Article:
Climate diplomacy refers to the use of diplomatic channels and strategies to address global climate change and its impact on international relations. It involves negotiating and implementing climate-related policies, treaties, and agreements at the international level, as well as cooperation between countries and other stakeholders to reduce greenhouse gas emissions, adapt to the impacts of climate change, and promote sustainable development.
The European Commission defines four strands of climate diplomacy at the political level:
- committing to multilateralism in climate policy, particularly to the implementation of the Paris Agreement;
- addressing implications of climate change on peace and security
Accelerating domestic action and raising global ambition;
- enhancing international climate cooperation through advocacy and outreach
Climate Building Illustration
This is how DiploFoundation illustrates the complexity of climate change.
The first version of the Climate building was released at the time of the Copenhagen Summit in 2009. Since then, it has been regularly upgraded based on comments from diplomats, experts, and the general public. You can also find climate change buildings in multiple languages.
International processes on climate diplomacy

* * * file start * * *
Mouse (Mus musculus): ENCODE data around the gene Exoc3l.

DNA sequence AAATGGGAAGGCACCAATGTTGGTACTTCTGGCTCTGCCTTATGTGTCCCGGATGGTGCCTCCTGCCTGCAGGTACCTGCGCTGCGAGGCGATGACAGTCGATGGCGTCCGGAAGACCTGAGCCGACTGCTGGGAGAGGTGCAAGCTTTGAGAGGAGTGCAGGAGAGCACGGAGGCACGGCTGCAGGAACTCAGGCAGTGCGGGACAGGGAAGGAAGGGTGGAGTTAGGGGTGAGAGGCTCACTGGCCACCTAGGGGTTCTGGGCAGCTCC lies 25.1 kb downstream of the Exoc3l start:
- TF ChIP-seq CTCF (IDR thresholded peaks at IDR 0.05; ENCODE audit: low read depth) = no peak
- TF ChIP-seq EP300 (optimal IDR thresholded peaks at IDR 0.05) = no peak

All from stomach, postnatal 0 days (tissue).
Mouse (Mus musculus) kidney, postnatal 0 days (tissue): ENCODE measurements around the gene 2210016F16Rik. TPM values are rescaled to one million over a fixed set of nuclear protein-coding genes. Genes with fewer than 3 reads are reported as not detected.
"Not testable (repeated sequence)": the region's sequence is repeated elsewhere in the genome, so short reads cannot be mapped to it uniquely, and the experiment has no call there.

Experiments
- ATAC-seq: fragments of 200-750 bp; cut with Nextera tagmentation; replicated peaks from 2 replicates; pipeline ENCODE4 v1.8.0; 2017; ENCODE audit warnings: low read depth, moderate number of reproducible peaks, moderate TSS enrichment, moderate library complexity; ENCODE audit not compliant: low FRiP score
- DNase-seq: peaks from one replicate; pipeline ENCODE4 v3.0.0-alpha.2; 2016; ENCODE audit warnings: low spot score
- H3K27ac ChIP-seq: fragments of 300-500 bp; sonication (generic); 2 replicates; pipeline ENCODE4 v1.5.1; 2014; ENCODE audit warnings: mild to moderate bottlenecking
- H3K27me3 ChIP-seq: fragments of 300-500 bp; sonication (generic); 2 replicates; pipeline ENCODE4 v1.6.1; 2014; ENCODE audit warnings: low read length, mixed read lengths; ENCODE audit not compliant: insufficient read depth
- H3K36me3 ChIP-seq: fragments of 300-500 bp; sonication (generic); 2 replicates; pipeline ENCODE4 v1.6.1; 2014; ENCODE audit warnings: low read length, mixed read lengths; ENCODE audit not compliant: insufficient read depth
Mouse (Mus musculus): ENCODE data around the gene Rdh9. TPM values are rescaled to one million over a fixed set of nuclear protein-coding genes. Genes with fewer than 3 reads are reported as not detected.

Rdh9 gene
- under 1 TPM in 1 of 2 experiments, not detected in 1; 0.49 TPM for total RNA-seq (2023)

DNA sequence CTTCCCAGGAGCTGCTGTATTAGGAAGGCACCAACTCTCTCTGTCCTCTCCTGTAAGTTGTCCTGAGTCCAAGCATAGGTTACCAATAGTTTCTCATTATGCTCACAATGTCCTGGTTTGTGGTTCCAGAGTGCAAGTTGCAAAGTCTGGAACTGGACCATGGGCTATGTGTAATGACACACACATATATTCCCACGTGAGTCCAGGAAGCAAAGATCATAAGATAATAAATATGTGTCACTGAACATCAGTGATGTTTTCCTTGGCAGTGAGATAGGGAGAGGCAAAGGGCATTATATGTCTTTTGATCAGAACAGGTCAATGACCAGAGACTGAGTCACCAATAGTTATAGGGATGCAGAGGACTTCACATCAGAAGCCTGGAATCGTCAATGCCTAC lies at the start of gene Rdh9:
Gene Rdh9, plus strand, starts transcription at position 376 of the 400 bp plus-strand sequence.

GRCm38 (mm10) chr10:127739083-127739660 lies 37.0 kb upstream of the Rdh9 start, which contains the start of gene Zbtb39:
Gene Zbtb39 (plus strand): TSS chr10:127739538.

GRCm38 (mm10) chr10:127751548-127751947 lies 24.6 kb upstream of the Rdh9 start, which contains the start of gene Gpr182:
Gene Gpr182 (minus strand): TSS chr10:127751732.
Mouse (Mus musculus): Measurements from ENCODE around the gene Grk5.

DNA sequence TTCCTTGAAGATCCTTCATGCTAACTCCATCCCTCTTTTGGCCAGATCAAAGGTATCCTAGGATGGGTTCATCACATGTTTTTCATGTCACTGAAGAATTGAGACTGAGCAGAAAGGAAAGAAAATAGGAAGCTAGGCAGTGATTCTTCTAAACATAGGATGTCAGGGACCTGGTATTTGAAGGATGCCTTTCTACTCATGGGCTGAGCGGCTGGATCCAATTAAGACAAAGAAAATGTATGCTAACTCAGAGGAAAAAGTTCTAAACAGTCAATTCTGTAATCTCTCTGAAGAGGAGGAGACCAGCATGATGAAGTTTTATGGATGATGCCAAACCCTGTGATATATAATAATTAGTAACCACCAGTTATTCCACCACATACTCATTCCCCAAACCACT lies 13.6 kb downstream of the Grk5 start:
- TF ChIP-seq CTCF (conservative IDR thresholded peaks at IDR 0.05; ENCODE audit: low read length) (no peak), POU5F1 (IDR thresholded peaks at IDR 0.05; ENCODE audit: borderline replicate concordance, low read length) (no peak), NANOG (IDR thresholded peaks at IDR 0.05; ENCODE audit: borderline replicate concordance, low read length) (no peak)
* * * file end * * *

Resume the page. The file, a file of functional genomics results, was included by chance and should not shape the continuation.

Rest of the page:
The Cartagena Dialogue aimes to reduce divide division between developed and developing countries in climate negotiations. It is an informal grouping of countries.
The “Friends of Fossil Fuel Subsidies Reform” (FFFSR) gathers countries that work on search for subsidies for traditional fossil fuels. This interplay brings in closer nexus global energy geopolitics, national interests, and climate actions.
Training in Climate Diplomacy
The online course on Climate Diplomacy provides an introduction to climate change policy and governance. The course underlying themes are graphically summarised in the Climate Building Illustration. They include scientific, economic, social, legal, ethical and developmental aspects of climate change. This online course is normally offered two times per year, with a limited number of scholarships provided by the government of Malta for participants from small islands and developing states.
The Capacity Development for Climate Change Governance and Diplomacy Programme aims to help small and developing states to participate meaningfully in climate change negotiations on global and regional levels. The programme includes online training, policy research and policy immersion.
The Climate Change Online Community gathers Diplo alumni and others interested in informally sharing knowledge and discussing climate change governance and diplomacy.
By tweeting about climate change we engage with a worldwide audience to further dialogue at the nexus between climate change, small and developing states, and diplomacy.
Other Diplo activities on Climate Change Diplomacy:
- Climate Change Diplomacy Conference (Malta, February 2007)
- Climate Change Diplomacy event at the United Nations (New York, June 2008)
- Video recording from the Second Life Conference on Climate Change Diplomacy (Second Life, November 2008)
From our blog
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